Laughter brings some energy from your inner source to your surface. Energy starts flowing, follows laughter like a shadow. Have you watched it? When you really laugh, for those few moments you are in a deep meditative state. Thinking stops. It is impossible to laugh and think together. They are diametrically opposite: either you can laugh or you can think. If you really laugh, thinking stops. If you are still thinking, laughter will be just so-so, it will be just so-so, lagging behind. It will be a crippled laughter.
When you really laugh, suddenly mind disappears. And the whole Zen methodology is how to get into no-mind — laughter is one of the beautiful doors to get to it. As far as I know, dancing and laughter are the best, natural, easily approachable doors. If you really dance, thinking stops. You go on and on, you whirl and whirl, and you become a whirlpool — all boundaries, all divisions are lost. You don’t even know where your body ends and where the existence begins. You melt into existence and the existence melts into you; there is an overlapping of boundaries. And if you are really dancing — not managing it but allowing it to manage you, allowing it to possess you — if you are possessed by dance, thinking stops.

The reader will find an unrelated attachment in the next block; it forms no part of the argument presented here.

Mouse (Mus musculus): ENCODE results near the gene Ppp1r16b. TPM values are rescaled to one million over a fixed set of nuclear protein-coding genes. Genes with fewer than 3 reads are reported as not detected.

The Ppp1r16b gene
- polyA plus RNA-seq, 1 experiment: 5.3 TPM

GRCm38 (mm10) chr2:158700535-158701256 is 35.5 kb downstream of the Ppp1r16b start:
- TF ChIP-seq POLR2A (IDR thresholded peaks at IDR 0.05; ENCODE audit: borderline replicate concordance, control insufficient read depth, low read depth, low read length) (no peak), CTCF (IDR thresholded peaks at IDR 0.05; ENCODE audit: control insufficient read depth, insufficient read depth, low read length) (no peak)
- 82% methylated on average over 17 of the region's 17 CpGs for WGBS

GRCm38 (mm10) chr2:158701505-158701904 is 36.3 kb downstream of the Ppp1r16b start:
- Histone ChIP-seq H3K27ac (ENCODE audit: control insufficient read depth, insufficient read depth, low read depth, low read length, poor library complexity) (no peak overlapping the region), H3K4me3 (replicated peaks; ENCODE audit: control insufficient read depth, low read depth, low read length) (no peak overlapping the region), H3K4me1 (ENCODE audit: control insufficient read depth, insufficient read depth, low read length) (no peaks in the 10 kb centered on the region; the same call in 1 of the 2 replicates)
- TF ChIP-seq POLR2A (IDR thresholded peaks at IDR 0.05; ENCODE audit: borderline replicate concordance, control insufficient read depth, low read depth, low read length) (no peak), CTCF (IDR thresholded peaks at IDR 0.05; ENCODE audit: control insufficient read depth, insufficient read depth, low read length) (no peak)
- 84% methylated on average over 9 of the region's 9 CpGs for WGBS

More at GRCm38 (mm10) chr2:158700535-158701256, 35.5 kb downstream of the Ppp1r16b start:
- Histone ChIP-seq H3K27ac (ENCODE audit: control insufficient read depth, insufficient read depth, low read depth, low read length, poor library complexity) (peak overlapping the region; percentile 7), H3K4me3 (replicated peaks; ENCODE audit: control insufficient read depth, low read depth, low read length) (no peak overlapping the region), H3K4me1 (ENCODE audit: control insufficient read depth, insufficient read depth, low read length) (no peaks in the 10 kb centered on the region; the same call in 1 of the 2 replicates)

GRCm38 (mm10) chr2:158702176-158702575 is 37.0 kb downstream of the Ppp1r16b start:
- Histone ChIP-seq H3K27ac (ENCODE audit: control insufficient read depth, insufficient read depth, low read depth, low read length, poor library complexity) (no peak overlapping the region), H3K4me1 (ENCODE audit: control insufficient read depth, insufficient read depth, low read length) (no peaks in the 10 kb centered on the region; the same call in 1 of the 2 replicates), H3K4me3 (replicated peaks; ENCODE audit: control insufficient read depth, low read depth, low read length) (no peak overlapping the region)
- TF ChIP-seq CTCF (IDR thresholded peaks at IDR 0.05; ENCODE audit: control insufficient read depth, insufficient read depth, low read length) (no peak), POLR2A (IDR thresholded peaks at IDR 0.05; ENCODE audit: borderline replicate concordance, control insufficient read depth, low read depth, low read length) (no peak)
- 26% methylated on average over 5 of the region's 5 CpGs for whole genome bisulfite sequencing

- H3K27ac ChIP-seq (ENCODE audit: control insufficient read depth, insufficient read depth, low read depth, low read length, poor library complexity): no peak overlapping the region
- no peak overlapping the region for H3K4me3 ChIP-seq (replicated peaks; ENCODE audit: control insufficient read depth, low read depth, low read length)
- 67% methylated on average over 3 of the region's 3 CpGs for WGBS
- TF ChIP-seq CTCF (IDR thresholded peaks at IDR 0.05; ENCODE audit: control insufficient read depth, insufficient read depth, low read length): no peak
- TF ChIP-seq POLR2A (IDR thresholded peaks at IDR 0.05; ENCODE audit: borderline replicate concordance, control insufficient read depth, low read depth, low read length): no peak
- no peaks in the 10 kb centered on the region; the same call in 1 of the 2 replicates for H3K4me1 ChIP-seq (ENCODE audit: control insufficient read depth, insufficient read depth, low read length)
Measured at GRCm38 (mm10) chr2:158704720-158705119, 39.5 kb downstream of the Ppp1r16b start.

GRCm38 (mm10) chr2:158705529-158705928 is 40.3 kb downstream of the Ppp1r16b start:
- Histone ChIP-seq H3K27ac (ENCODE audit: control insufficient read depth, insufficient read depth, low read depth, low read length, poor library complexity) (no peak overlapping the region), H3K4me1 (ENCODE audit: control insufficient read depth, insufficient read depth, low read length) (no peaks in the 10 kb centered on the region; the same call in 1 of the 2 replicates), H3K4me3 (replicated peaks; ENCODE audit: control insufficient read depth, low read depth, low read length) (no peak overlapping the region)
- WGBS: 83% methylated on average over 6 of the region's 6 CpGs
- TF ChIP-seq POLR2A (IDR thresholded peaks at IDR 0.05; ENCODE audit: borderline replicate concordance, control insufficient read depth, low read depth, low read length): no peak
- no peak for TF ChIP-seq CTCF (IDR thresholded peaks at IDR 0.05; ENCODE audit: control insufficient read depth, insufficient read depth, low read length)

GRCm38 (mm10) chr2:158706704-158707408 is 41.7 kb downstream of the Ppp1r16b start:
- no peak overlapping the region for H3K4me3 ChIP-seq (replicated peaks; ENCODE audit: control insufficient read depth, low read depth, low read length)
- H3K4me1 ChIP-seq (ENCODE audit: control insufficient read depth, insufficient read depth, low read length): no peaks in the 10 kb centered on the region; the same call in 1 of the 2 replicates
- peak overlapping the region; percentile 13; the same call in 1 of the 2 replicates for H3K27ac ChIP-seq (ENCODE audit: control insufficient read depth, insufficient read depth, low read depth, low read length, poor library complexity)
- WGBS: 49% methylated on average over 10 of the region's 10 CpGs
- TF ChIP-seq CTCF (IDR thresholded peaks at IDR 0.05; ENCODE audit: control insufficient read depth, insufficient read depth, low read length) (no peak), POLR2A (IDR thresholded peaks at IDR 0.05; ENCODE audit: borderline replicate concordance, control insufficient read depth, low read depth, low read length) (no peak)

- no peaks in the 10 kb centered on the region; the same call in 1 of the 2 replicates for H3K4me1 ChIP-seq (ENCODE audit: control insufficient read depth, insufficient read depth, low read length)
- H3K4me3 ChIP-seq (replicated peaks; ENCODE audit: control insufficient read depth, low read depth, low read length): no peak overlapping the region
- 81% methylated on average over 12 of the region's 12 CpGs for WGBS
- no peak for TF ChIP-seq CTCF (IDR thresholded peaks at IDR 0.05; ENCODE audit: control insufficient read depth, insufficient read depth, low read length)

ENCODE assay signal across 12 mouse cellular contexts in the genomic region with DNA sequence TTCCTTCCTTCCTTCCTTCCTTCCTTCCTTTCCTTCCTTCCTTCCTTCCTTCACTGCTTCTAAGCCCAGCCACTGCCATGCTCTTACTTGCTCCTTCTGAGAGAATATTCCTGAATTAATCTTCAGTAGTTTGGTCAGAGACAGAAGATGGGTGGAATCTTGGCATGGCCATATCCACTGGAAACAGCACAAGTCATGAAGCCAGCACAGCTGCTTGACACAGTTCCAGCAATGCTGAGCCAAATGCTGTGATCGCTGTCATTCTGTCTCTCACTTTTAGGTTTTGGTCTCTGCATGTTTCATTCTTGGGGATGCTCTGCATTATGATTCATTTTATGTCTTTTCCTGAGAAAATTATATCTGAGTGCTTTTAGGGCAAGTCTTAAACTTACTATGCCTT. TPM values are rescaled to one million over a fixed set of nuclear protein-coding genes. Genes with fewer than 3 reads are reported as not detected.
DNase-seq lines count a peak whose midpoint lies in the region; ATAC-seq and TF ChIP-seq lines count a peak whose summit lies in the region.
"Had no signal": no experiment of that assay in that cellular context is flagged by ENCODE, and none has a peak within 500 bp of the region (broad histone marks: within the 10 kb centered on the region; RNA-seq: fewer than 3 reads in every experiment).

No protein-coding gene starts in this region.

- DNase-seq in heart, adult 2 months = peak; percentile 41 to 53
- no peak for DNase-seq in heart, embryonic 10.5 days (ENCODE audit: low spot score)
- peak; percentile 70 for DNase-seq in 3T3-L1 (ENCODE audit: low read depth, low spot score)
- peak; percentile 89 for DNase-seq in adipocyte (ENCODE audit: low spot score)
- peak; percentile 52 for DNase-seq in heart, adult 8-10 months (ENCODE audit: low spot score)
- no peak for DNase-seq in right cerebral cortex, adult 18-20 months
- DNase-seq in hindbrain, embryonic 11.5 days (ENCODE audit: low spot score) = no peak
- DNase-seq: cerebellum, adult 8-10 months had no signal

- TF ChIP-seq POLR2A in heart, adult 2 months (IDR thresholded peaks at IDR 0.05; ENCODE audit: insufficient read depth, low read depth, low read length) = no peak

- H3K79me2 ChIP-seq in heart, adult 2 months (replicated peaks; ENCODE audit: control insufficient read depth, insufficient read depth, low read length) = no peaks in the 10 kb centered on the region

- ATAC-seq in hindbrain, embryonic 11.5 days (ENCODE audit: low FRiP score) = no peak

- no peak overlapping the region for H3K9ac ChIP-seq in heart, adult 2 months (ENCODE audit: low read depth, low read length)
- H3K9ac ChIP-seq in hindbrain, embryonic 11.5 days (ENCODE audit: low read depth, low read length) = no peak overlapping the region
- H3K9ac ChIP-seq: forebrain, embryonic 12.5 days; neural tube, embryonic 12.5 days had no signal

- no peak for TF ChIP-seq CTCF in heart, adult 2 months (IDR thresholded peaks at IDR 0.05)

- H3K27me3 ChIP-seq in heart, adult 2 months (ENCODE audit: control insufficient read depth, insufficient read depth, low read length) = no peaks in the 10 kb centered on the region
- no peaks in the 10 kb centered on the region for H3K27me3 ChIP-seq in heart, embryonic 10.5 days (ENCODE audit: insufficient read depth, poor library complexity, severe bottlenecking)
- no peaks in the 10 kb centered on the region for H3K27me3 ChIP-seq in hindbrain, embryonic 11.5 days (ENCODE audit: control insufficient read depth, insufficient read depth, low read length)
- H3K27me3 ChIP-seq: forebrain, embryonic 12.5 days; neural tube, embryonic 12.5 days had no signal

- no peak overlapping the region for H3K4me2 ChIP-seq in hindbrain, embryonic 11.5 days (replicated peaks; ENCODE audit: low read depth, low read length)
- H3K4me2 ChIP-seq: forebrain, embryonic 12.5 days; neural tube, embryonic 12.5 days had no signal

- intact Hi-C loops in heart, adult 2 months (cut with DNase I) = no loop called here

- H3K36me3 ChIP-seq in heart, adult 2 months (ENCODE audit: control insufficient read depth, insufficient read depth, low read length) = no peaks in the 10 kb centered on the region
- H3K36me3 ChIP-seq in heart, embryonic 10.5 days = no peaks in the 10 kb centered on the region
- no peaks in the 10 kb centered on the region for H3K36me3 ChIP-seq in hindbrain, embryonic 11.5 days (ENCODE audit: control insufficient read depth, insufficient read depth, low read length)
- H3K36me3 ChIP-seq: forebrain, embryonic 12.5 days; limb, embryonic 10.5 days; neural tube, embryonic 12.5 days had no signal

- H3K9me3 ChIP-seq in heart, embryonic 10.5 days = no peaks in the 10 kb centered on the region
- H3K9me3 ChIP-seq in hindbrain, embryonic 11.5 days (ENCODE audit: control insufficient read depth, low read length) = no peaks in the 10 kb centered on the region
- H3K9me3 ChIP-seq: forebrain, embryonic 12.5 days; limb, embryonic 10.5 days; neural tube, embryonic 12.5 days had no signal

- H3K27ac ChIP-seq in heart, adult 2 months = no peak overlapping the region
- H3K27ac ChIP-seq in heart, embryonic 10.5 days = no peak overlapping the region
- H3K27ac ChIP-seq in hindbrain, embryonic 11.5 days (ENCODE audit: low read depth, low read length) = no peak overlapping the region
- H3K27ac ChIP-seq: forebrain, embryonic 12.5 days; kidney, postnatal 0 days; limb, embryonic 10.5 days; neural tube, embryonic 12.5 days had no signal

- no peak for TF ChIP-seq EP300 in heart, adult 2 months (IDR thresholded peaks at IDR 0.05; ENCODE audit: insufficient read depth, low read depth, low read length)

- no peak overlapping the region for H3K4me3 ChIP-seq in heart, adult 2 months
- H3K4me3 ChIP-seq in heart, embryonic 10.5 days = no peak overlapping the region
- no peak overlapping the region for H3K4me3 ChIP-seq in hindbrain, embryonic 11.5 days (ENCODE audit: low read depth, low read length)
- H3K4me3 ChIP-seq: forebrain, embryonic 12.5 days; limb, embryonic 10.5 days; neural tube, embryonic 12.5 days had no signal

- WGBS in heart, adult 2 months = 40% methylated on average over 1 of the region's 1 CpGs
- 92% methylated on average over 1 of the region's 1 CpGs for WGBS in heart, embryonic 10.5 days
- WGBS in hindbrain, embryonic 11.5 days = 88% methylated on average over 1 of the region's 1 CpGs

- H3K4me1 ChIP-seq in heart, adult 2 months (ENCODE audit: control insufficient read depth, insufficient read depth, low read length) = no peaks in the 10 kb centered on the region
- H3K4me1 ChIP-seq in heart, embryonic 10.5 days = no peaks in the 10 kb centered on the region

The same happens with laughter. If you are possessed by laughter, thinking stops. And if you know a few moments of no-mind, those glimpses will promise you many more rewards that are going to come. You just have to become more and more of the sort, of the quality, of no-mind. More and more, thinking has to be dropped. Laughter can be a beautiful introduction to a non-thinking state. And the beauty is…. There are methods — for example, you can concentrate on a flame or on a black dot, or you can concentrate on a mantra, but the greater possibility is that by the time the mind is disappearing you will start feeling sleepy, you will fall asleep. Because before the mind disappears there open two alternatives: sleep — sushupti — and samadhi: sleep and satori.